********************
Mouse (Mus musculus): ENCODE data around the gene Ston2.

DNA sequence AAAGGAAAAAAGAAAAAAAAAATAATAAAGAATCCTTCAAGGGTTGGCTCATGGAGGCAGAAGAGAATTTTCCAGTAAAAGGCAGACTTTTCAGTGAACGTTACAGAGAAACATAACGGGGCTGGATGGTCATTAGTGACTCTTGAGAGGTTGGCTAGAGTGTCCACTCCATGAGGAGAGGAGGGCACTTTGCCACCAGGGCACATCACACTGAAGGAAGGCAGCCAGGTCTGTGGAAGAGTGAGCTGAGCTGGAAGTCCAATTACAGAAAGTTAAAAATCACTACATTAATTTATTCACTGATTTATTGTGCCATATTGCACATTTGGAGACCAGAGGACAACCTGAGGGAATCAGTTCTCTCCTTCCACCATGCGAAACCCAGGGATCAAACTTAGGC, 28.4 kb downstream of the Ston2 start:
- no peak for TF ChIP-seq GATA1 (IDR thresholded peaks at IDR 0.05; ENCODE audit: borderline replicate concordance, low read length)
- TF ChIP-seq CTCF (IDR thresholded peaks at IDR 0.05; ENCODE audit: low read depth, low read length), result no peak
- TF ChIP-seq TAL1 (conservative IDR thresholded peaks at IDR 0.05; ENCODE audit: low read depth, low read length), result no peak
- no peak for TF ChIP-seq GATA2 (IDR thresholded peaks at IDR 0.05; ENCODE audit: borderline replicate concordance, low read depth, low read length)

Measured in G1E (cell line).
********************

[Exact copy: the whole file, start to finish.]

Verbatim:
Mouse (Mus musculus): ENCODE data around the gene Ston2.

DNA sequence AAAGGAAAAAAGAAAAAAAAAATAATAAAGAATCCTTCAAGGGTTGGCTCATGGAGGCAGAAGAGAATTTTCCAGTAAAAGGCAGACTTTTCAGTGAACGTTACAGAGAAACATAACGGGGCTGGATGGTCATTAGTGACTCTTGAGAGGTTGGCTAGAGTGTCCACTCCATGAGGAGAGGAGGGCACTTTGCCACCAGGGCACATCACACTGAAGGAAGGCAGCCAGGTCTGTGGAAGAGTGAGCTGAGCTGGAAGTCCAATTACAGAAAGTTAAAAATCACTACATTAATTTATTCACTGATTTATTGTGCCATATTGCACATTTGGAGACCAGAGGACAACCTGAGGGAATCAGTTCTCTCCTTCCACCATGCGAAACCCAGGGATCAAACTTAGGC, 28.4 kb downstream of the Ston2 start:
- no peak for TF ChIP-seq GATA1 (IDR thresholded peaks at IDR 0.05; ENCODE audit: borderline replicate concordance, low read length)
- TF ChIP-seq CTCF (IDR thresholded peaks at IDR 0.05; ENCODE audit: low read depth, low read length), result no peak
- TF ChIP-seq TAL1 (conservative IDR thresholded peaks at IDR 0.05; ENCODE audit: low read depth, low read length), result no peak
- no peak for TF ChIP-seq GATA2 (IDR thresholded peaks at IDR 0.05; ENCODE audit: borderline replicate concordance, low read depth, low read length)

Measured in G1E (cell line).